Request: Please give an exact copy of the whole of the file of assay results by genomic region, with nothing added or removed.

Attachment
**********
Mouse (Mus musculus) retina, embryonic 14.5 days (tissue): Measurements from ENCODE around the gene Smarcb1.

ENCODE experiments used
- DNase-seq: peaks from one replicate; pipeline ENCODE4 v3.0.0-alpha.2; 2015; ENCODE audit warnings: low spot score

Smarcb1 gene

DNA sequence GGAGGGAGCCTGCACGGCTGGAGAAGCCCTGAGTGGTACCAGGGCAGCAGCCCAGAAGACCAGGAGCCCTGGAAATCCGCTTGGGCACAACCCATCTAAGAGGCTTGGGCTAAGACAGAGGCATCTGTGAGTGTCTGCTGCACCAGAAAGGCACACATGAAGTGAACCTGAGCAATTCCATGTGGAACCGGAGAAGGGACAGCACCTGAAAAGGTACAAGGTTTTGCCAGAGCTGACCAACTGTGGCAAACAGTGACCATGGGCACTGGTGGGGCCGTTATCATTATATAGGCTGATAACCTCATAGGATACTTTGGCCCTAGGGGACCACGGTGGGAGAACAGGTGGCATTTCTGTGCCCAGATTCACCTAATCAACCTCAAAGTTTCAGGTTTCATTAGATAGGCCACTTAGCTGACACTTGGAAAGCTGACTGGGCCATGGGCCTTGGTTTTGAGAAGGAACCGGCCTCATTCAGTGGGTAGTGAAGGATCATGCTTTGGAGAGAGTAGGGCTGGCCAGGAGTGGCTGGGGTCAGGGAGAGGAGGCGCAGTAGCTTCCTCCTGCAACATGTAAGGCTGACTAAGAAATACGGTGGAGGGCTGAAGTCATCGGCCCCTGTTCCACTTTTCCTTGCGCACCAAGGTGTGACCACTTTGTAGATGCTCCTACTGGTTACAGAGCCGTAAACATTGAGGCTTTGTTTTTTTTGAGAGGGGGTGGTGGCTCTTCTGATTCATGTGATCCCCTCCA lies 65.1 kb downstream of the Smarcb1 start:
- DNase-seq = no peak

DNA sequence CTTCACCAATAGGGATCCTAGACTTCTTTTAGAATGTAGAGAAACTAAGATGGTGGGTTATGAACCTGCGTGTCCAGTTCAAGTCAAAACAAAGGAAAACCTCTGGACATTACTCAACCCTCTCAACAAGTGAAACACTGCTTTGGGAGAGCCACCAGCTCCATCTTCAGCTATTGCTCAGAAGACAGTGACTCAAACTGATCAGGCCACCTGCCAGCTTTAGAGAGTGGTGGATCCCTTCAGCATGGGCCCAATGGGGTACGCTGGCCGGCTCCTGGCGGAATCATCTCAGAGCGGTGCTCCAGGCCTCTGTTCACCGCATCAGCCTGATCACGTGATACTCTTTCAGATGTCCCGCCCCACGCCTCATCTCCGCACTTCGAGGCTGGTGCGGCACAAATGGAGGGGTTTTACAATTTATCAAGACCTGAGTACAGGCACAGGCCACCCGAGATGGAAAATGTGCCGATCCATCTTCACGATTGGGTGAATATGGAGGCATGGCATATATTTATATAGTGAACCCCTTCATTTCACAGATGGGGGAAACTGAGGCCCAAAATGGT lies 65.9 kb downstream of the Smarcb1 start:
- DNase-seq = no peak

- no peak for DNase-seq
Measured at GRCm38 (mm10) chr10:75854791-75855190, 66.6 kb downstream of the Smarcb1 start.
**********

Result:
Mouse (Mus musculus) retina, embryonic 14.5 days (tissue): Measurements from ENCODE around the gene Smarcb1.

ENCODE experiments used
- DNase-seq: peaks from one replicate; pipeline ENCODE4 v3.0.0-alpha.2; 2015; ENCODE audit warnings: low spot score

Smarcb1 gene

DNA sequence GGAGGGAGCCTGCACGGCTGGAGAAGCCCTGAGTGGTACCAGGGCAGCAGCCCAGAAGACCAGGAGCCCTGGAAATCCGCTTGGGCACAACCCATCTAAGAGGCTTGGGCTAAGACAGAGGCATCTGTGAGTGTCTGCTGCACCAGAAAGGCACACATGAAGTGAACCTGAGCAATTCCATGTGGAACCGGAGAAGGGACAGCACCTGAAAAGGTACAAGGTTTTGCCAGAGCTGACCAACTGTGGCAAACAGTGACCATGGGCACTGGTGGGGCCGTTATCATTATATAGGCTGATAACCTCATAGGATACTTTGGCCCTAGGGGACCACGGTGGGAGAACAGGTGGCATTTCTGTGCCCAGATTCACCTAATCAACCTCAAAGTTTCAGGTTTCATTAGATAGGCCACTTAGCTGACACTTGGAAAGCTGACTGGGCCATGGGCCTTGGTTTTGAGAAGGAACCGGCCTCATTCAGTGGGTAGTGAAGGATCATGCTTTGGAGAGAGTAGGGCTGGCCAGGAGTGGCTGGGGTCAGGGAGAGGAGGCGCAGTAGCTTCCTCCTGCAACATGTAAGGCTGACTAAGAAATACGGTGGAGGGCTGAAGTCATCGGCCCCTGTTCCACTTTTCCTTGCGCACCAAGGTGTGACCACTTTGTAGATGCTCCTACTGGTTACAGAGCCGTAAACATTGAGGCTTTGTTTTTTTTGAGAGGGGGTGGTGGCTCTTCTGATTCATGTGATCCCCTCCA lies 65.1 kb downstream of the Smarcb1 start:
- DNase-seq = no peak

DNA sequence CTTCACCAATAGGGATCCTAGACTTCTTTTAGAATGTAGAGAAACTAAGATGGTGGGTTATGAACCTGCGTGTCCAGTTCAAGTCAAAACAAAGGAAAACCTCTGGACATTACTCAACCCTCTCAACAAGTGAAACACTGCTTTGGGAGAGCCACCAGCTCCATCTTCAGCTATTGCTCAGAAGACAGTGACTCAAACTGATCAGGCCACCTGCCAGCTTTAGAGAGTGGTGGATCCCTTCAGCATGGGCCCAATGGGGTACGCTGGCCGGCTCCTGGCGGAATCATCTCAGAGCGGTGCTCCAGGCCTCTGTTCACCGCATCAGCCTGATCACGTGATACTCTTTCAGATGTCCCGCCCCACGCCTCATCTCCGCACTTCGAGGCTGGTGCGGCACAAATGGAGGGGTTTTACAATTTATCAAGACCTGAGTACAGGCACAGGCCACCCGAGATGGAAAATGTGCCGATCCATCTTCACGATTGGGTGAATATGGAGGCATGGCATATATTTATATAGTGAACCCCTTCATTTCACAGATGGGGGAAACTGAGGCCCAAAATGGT lies 65.9 kb downstream of the Smarcb1 start:
- DNase-seq = no peak

- no peak for DNase-seq
Measured at GRCm38 (mm10) chr10:75854791-75855190, 66.6 kb downstream of the Smarcb1 start.